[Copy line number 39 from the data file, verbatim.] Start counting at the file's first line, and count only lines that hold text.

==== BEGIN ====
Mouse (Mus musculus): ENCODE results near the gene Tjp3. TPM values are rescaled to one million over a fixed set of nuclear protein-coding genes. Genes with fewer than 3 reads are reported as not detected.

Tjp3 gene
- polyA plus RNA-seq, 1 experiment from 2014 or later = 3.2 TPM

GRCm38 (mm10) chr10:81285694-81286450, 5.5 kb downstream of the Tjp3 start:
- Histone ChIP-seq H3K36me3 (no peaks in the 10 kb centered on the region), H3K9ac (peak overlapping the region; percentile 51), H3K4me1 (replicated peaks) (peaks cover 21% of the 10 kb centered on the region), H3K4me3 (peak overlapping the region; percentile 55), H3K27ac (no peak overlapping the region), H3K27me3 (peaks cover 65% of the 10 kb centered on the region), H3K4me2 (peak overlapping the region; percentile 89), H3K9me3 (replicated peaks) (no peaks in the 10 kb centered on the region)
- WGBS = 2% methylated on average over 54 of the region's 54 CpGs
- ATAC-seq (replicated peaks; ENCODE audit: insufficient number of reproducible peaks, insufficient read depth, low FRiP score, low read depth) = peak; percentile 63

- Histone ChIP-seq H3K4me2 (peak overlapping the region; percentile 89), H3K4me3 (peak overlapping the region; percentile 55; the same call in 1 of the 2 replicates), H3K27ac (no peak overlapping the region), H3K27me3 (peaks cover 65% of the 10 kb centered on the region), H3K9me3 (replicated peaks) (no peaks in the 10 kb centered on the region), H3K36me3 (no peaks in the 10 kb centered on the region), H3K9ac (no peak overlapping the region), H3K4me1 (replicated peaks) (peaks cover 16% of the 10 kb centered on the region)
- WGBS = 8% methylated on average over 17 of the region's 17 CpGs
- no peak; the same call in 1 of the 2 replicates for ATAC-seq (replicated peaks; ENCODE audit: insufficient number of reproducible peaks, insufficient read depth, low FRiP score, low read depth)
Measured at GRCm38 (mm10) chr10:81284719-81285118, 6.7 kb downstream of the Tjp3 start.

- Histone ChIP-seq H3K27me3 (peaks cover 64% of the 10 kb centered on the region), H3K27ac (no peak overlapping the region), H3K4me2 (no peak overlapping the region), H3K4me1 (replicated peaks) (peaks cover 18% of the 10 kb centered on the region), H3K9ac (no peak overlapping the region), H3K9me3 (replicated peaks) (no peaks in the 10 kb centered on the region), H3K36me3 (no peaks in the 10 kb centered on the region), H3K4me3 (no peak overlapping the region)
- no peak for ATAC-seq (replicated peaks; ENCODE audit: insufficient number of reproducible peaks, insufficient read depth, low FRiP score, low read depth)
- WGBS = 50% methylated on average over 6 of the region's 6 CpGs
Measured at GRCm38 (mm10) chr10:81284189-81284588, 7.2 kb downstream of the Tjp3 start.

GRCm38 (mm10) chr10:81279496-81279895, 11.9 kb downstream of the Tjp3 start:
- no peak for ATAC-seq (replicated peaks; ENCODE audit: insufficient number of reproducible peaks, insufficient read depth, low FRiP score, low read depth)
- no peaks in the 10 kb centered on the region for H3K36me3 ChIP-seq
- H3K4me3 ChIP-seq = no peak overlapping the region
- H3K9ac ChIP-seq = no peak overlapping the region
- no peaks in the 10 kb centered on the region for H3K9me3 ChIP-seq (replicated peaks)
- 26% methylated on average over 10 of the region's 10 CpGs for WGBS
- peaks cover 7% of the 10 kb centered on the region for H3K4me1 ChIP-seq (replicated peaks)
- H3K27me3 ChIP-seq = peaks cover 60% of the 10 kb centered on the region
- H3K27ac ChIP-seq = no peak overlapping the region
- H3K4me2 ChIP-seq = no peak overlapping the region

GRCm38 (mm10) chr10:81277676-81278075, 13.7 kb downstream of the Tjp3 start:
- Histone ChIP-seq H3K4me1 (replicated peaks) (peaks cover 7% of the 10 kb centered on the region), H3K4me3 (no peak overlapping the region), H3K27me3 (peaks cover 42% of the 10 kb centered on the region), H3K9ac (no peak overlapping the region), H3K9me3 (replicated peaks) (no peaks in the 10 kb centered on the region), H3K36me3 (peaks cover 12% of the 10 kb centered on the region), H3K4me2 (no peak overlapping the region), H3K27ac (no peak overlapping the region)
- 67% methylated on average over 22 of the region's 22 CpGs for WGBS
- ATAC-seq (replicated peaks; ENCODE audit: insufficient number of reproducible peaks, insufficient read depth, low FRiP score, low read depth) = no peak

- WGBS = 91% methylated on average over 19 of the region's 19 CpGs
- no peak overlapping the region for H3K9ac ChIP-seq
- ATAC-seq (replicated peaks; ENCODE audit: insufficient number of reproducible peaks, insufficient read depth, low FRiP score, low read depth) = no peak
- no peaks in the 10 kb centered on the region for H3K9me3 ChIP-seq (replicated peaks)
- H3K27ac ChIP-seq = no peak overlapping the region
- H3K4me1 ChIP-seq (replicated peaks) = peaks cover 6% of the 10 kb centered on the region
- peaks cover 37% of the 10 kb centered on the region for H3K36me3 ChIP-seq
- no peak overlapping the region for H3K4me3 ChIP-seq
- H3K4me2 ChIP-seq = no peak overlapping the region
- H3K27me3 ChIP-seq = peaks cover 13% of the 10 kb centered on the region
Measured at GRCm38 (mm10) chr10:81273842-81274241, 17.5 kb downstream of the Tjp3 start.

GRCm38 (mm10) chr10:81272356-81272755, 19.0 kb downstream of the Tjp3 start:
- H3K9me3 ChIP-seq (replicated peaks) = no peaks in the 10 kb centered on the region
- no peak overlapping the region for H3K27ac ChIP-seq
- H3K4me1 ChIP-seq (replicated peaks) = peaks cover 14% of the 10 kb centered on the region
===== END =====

- H3K4me2 ChIP-seq = no peak overlapping the region